The Green Data Project (GDP) has been launched to counter misleading information about green storage from suppliers.
The project's website states that 'technology greening is inextricably linked to sound data management. Green IT begins with Green Data.' This is the strategic response to green datacentre issues; tinkering with hardware and storage provisioning is merely tactical.
Toigo has written in his blog that the GDP "is the first international community of vendors, integrators and consumers seeking to tackle the root cause of data center power demand growth strategically: through data management. Everybody keeps talking about doing things like re-driving arrays with more capacious disk, or playing shell games with reserved-but-not-allocated space on disk (thin provisioning), or putting data in a virtual trash compactor (de-duplication), as though these tactics will green IT operations. They are only tactical measures and will only buy time while companies implement data hygiene and data management/archiving practices."
In effect though there is only one organisation behind it as the Archive Management.org (AMO) was launched by the Data Management Institute and Toigo Partners International (TPI) in July this year, as "a web-based community and information portal for consumers and vendors of electronic data archive technology. It was founded by the Data Management Institute to aid in providing context and clarity in the world of archive technology."
A reason for founding AMO was that users "were not getting actionable information from media sources and vendor marketing materials to facilitate their needs." In other words, a similar distrust of vendor-created materials lay behind its founding as that underpinning the GPD.
The DMI is an information portal launched in 2003 by Jon William Toigo, its current chairman, and created to 'establish a new discipline within the IT field: Data Management.'
In effect the GDP is another Toigo-created web-based information portal. The belief behind it is 'that the root cause of accelerating power utilisation is the generally poor state of data management in most firms. Such unmanaged data:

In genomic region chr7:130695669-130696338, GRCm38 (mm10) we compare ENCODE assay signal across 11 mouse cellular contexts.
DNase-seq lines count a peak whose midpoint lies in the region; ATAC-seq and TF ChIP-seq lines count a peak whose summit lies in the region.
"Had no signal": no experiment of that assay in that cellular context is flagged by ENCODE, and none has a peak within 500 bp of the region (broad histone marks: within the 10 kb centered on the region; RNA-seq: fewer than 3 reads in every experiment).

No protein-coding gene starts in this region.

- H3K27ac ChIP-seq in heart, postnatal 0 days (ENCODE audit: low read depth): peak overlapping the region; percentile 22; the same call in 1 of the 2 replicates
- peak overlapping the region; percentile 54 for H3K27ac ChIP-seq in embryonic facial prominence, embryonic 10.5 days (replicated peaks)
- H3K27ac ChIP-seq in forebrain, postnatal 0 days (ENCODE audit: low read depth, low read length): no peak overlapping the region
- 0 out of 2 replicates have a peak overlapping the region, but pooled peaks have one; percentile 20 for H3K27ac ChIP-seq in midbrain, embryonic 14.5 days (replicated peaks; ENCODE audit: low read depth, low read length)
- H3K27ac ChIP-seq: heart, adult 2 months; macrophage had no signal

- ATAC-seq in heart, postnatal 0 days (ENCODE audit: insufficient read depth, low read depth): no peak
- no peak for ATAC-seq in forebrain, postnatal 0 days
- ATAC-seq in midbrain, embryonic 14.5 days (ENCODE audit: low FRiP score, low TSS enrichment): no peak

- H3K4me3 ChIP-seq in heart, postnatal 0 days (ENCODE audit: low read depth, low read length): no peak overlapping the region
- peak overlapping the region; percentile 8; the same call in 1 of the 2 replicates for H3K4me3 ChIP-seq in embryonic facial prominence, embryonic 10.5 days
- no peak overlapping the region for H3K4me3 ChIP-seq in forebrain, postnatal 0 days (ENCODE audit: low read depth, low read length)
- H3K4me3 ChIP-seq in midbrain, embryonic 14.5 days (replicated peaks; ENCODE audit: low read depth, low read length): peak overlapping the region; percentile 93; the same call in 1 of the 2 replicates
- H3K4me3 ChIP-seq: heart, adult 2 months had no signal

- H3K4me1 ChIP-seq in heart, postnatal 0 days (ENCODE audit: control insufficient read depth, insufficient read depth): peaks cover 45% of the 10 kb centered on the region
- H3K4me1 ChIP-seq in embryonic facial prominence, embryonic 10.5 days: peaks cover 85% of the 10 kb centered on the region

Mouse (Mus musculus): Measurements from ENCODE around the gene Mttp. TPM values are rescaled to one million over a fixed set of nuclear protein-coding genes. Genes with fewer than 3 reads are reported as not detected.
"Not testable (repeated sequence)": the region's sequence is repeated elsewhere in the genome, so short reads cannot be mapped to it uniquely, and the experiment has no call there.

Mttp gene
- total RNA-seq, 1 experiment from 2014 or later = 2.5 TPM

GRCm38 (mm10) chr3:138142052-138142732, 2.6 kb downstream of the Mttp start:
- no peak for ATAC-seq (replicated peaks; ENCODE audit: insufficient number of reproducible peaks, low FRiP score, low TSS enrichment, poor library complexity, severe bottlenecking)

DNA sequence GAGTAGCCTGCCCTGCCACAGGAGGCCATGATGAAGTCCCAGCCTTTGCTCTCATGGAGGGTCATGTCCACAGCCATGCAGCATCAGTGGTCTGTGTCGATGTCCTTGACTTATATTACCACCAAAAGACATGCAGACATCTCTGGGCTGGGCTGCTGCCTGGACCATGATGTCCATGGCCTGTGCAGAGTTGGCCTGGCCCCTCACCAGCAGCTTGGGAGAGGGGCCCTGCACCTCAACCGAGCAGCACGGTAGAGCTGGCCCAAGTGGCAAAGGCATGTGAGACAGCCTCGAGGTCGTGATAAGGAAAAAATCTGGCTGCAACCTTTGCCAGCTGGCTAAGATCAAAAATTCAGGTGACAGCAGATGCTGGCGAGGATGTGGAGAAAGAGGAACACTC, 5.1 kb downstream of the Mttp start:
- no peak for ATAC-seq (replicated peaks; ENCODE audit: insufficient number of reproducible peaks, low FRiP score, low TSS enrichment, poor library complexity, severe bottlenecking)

- Creates inefficiencies in business operations and IT investments,
- Compromises risk management programs to secure and protect information assets,
- Drives the acquisition of storage capacity in the form of disk arrays and other power hungry equipment, increasing heating, ventilation and air conditioning (HVAC) requirements and in the process, increasing the carbon footprint of contemporary datacentre operations,
- Compromises the compliance of organisations with legal and regulatory requirements associated with digital information.
None of these are focused on the development of best practices for greening datacentre operations. Also Toigo thinks many vendor marketing departments are trying to "recontextualize their wares as 'green' - which they are not." This is the void that the GDP aims to fill as a community site.
The hope is that datacentre users will join the GDP and help produce data management best practice guidelines that will substantially improve the archiving of old information offline and thus significantly cut the amount of online storage hardware.
Everyone who manages, protects, or processes digital information can join in the project; there is no joining fee.
Find your next job with techworld jobs